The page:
Clap Your Hands Say Yeah: The Tourist

Clap Your Hands Say Yeah is back with their fifth release, The Tourist. Well, Alec Ounsworth is back with his fifth release under the name Clap Your Hands Say Yeah (CHYSY,) as he is the only member left in the band. Basically, this album is the sound of one man clapping (and saying yeah.) While the album has some good points, it never really grabs you. I keep thinking of The Tourist as a person. Maybe The Tourist is one of those people you don’t really click with for some reason. It might be his anxiety, it might be yours; even though you share lots of common interests, there’s this disconnect when you try to have a conversation. He throws a Lou Reed “Vicious” reference about hitting with a flower into the conversation (which actually happens on “Better Off,”) but it’s not enough to make up for the lack of chemistry and you need to find an out from this awkward conversation.

The best word to describe this album is jittery. If The Tourist were a person, I picture him as a nervous man, maybe with a nervous tic, dealing with some serious health issues (there’s a theme among the song titles like “Ambulance Chaser” and “Visiting Hours” that point to hospital visits and the lyrics on “A Chance to Cure” place it inside an ambulance.) Much of the nervous sound may come from Ounsworth’s nasally, tenuous voice. The jitters were multiplied both figuratively and literally because Ounsworth’s vocals were doubled but the tracks weren’t always lined up perfectly, creating a trippy effect. “A Chance to Cure” starts off very soft but the computerized noises become dizzying and the vocals become desperate. “Down (Is Where I Want to Be)” starts slightly psychedelic but builds to become nearly frantic.

Not all of the songs are nervous; in fact, the album gets progressively more relaxed after the first few songs. “Unfolding Above Celibate Moon (Los Angeles Nursery Rhyme)” is a lumbering song that sounds like the product of Neil Young joining Arcade Fire. “Fireproof” is made of confidence despite the warbling vocals. It’s got maracas and finger snaps, both of which ooze swagger, plus the lyrics are about newly discovered invincibility and backstage nudity. It is easily my favorite song on the album and seemingly the only one that I could connect with (like one great, shared joke in the middle of an awkward conversation with this tourist guy.) “The Vanity of Trying” and “Better Off” sound like they could belong with the new wave revival in 2005, though not CYHSY’s 2005 material. “Loose Ends” is soft and relaxed; it sounds like a slightly worried, nasally Donovan trying out some synth on a folk song.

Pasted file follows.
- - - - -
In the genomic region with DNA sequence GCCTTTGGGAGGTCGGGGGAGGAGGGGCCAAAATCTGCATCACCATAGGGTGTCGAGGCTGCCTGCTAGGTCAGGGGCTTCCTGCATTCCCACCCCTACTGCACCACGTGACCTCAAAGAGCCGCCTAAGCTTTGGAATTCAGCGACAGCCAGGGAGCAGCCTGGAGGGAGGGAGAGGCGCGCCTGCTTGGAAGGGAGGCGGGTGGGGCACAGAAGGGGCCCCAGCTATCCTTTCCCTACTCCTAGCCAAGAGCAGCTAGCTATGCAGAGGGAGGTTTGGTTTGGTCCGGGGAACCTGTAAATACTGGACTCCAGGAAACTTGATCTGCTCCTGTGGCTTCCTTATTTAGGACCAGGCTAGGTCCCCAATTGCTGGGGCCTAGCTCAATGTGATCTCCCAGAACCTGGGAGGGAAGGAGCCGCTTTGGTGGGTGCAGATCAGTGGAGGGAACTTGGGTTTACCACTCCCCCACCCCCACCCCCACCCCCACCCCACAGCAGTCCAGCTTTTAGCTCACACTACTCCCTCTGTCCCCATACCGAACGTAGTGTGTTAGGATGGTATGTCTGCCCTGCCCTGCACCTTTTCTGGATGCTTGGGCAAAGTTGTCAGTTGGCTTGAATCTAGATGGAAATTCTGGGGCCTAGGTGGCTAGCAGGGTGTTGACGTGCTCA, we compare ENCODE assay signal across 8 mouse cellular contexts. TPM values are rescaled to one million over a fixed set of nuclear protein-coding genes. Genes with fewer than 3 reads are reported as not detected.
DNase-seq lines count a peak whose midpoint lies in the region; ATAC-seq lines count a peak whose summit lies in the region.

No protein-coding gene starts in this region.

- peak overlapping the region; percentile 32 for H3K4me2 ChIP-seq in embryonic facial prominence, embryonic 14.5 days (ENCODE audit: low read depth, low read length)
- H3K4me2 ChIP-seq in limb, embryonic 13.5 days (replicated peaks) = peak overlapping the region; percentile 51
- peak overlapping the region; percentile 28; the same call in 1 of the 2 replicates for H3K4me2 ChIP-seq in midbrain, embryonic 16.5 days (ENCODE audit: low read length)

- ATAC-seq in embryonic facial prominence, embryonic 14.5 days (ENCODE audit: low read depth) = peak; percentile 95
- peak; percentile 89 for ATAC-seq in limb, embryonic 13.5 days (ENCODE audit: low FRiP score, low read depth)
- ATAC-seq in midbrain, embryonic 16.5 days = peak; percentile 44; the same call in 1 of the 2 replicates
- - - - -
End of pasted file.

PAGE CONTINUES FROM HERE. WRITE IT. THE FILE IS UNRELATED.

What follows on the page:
“Ambulance Chaser” seems like it’s trying to build drama. It’s got synth that could have been taken straight off of The KillersHot Fuss (including this weird synth drain sound at the end that also ends “Mr. Brightside.”) This song is begging for the theatrics of The Killers but it’s lacking and underwhelming. That’s the thing with much of this album: it could be so much more, but it’s missing the drama necessary to get you really invested. Without that investment, the nasally vocals and other little tics easily become grating. I wanted to love “The Vanity of Trying” as it sounded so much like the new wave revival soundtrack to my college years in the mid-00s, but the vocals on the chorus came straight through Ounsworth’s whiny nose and drove me batty.

The Tourist is a person that you know you should get along with on paper, but there’s just something missing to make the connection in person. Maybe I just can’t get over the nasally vocals, which would bother me about a real person, but it’s more likely that there’s an ingredient missing, keeping us from a more perfect chemistry.

Rating: 6.7/10

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